America’s first military, the “Minutemen” militia, were shopkeepers, craftsmen, farmers, etc. Today we call them small business owners, but they were our first veterans.
Defining a veteran today is more complicated because there are multiple uses of the term. The Veterans Administration understandably has a strict, technical definition because it’s responsible for dispersing VA benefits. The classic definition is someone who has served on active duty for more than six months. But what about the volunteer service of the National Guard and Reserves?
For decades, National Guard members and Reservists have been comprised of two groups – those who deploy for an extended period and those who prepared themselves for a deployment. And since the Minutemen, America’s small business owners have been included in these ranks. But the past 20 years have required an extra degree of commitment from them because of the increased likelihood that they may have to leave their businesses for a deployment, possibly more than once.
Since 1990, two developments have created new expectations for America’s Guard and Reserves: 1) Three Middle East conflicts – Desert Storm, the Iraq War and the Afghan War – have combined for 20 years of deployments, so far; and 2) The increasing deployment expectations of Guard and Reserve units to augment declining regular armed forces numbers.
In Iraq and Afghanistan, the Guard and Reserves have accounted for one-third of U.S. forces, and a comparable percentage of casualties. Many of these patriots have been deployed two, three or more times. The Rand Corporation reports, “Use of the Guard and Reserve has steadily increased since the first Gulf War and this trend is likely to continue.” Indeed, you can expect the efficiency of Guard and Reserve assets to figure even more heavily in America’s national security plans in the face of impending budget cuts.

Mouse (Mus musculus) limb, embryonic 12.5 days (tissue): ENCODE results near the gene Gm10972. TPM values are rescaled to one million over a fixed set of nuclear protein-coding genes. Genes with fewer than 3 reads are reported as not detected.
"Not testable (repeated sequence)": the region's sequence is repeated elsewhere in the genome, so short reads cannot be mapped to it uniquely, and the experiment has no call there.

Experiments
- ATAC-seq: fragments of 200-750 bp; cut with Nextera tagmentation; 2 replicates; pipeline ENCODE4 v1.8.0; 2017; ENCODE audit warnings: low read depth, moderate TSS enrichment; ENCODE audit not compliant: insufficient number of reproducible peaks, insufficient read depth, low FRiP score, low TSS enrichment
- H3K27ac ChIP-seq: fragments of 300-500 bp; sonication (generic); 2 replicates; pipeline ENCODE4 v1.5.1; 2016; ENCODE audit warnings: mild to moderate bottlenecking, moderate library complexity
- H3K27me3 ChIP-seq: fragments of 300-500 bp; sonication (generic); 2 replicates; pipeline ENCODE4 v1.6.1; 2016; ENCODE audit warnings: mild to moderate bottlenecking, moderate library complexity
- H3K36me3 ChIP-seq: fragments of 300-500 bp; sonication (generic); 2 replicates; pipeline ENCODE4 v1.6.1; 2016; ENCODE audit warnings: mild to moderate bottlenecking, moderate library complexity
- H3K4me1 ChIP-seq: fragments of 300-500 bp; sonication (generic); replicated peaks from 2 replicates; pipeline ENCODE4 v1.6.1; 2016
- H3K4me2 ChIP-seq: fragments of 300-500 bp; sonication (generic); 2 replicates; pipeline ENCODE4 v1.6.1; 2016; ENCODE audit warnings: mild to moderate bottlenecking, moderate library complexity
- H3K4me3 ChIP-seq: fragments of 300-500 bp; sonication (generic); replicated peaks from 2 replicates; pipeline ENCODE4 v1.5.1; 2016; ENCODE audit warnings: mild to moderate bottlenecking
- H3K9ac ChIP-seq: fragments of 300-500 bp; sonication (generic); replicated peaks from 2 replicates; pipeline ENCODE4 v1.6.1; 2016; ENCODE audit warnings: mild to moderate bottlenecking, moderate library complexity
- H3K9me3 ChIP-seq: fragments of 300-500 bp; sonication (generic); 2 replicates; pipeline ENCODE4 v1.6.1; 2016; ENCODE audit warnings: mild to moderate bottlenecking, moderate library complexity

So on this Veterans Day let’s honor all who have proudly volunteered to wear the uniform. This includes members of the Guard and Reserves who have deployed alongside the regular military, as well as those volunteers who weren’t deployed, but who trained and made themselves available to be deployed for years as their country needed them.
In the modern age of American national defense, if you wore the uniform of any of the armed forces you deserve to be called a veteran and receive the gratitude and recognition of a grateful nation.
Write this on a rock…It’s time to expand our definition of a veteran.
Jim Blasingame is one of the world's leading experts on small business and entrepreneurship. He is the creator and award-winning host of the nationally syndicated radio program, The Small Business Advocate® Show. In addition to his weekly columns, Jim is the author of two books; Small Business is like a Bunch of Bananas and Three Minutes to Success.